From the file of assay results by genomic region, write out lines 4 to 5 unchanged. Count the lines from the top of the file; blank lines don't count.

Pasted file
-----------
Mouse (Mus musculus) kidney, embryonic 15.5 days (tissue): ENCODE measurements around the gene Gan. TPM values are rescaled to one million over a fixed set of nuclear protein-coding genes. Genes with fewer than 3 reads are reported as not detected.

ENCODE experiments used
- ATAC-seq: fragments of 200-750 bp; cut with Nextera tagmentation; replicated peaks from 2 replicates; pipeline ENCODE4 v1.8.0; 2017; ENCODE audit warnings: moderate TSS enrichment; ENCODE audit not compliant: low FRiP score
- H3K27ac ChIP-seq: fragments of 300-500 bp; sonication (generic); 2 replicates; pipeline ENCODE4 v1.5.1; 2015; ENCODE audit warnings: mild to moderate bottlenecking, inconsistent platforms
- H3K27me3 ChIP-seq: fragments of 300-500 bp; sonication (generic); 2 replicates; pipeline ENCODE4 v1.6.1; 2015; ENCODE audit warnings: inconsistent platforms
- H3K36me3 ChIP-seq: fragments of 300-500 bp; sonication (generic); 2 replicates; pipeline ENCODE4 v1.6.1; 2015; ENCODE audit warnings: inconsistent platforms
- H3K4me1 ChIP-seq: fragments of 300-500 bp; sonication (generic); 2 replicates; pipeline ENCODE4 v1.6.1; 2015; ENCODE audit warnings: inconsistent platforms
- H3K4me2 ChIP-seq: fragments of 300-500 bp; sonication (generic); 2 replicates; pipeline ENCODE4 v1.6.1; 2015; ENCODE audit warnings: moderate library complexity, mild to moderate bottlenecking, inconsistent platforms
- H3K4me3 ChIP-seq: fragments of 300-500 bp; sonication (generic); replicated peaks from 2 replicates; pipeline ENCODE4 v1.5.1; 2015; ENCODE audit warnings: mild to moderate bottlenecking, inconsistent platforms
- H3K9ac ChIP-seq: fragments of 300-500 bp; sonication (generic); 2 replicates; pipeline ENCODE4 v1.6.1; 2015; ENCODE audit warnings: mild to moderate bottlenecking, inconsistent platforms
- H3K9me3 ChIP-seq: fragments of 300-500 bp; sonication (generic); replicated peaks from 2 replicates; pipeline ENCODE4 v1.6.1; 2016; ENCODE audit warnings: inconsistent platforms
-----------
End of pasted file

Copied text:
- H3K27ac ChIP-seq: fragments of 300-500 bp; sonication (generic); 2 replicates; pipeline ENCODE4 v1.5.1; 2015; ENCODE audit warnings: mild to moderate bottlenecking, inconsistent platforms
- H3K27me3 ChIP-seq: fragments of 300-500 bp; sonication (generic); 2 replicates; pipeline ENCODE4 v1.6.1; 2015; ENCODE audit warnings: inconsistent platforms